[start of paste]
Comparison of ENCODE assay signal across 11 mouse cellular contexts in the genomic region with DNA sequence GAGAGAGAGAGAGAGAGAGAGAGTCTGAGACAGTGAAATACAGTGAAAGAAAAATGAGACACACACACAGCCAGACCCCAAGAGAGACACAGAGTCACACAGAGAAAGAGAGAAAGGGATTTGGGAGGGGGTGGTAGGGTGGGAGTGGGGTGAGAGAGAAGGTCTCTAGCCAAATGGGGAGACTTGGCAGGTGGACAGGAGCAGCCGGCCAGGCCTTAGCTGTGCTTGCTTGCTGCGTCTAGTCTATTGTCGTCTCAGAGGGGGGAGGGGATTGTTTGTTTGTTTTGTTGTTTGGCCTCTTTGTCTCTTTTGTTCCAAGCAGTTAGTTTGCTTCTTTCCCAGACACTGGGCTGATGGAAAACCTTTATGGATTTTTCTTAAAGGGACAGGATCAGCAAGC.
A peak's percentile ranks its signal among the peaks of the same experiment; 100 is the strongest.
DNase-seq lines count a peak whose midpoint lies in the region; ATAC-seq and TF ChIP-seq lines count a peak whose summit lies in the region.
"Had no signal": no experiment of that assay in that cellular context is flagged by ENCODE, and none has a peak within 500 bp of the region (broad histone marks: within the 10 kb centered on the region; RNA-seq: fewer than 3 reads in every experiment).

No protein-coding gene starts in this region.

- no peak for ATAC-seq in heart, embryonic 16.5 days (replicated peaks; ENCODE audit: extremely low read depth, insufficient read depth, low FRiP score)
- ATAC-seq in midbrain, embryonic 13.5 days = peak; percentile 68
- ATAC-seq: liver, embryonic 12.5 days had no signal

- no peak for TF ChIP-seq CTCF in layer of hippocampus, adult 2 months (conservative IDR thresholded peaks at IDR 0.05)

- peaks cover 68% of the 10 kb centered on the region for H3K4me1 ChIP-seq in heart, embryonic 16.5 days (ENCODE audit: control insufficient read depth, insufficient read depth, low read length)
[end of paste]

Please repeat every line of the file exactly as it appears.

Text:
Comparison of ENCODE assay signal across 11 mouse cellular contexts in the genomic region with DNA sequence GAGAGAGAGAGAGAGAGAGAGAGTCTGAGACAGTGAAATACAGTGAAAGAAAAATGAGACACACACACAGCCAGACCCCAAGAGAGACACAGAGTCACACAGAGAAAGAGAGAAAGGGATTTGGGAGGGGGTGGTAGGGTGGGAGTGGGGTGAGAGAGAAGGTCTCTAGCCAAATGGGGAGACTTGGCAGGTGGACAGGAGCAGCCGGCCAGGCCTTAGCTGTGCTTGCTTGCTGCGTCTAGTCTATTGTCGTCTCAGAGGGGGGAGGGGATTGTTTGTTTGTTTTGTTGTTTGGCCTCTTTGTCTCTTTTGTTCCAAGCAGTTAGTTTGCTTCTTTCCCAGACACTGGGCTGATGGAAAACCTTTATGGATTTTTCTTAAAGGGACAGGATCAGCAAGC.
A peak's percentile ranks its signal among the peaks of the same experiment; 100 is the strongest.
DNase-seq lines count a peak whose midpoint lies in the region; ATAC-seq and TF ChIP-seq lines count a peak whose summit lies in the region.
"Had no signal": no experiment of that assay in that cellular context is flagged by ENCODE, and none has a peak within 500 bp of the region (broad histone marks: within the 10 kb centered on the region; RNA-seq: fewer than 3 reads in every experiment).

No protein-coding gene starts in this region.

- no peak for ATAC-seq in heart, embryonic 16.5 days (replicated peaks; ENCODE audit: extremely low read depth, insufficient read depth, low FRiP score)
- ATAC-seq in midbrain, embryonic 13.5 days = peak; percentile 68
- ATAC-seq: liver, embryonic 12.5 days had no signal

- no peak for TF ChIP-seq CTCF in layer of hippocampus, adult 2 months (conservative IDR thresholded peaks at IDR 0.05)

- peaks cover 68% of the 10 kb centered on the region for H3K4me1 ChIP-seq in heart, embryonic 16.5 days (ENCODE audit: control insufficient read depth, insufficient read depth, low read length)